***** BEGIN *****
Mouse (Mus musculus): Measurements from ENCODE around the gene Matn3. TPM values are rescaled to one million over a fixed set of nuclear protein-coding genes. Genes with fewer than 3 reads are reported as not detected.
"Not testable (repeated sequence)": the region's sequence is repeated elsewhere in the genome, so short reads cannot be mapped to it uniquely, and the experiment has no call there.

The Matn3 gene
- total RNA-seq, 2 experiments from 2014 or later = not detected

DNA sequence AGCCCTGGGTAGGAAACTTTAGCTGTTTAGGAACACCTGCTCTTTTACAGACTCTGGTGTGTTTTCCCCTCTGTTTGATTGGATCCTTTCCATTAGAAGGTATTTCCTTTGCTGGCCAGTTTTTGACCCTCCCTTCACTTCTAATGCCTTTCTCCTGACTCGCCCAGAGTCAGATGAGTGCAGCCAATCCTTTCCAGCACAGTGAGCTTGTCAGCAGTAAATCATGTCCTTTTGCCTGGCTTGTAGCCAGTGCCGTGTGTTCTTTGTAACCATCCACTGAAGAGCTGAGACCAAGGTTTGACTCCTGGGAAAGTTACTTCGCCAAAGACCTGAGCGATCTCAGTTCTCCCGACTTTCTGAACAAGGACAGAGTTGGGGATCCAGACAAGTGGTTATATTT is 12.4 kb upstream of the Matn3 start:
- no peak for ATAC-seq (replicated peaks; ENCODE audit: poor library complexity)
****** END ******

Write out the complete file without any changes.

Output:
Mouse (Mus musculus): Measurements from ENCODE around the gene Matn3. TPM values are rescaled to one million over a fixed set of nuclear protein-coding genes. Genes with fewer than 3 reads are reported as not detected.
"Not testable (repeated sequence)": the region's sequence is repeated elsewhere in the genome, so short reads cannot be mapped to it uniquely, and the experiment has no call there.

The Matn3 gene
- total RNA-seq, 2 experiments from 2014 or later = not detected

DNA sequence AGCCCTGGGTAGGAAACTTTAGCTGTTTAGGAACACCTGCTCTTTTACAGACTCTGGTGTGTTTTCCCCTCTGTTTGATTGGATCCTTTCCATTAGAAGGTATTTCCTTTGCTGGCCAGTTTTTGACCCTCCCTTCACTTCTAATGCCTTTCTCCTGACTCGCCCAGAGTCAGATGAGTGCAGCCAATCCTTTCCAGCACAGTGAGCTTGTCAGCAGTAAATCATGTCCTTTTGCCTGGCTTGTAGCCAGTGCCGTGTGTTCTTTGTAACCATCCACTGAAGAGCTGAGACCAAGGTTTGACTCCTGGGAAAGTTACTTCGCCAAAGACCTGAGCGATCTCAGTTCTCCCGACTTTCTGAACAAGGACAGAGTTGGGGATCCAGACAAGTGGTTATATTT is 12.4 kb upstream of the Matn3 start:
- no peak for ATAC-seq (replicated peaks; ENCODE audit: poor library complexity)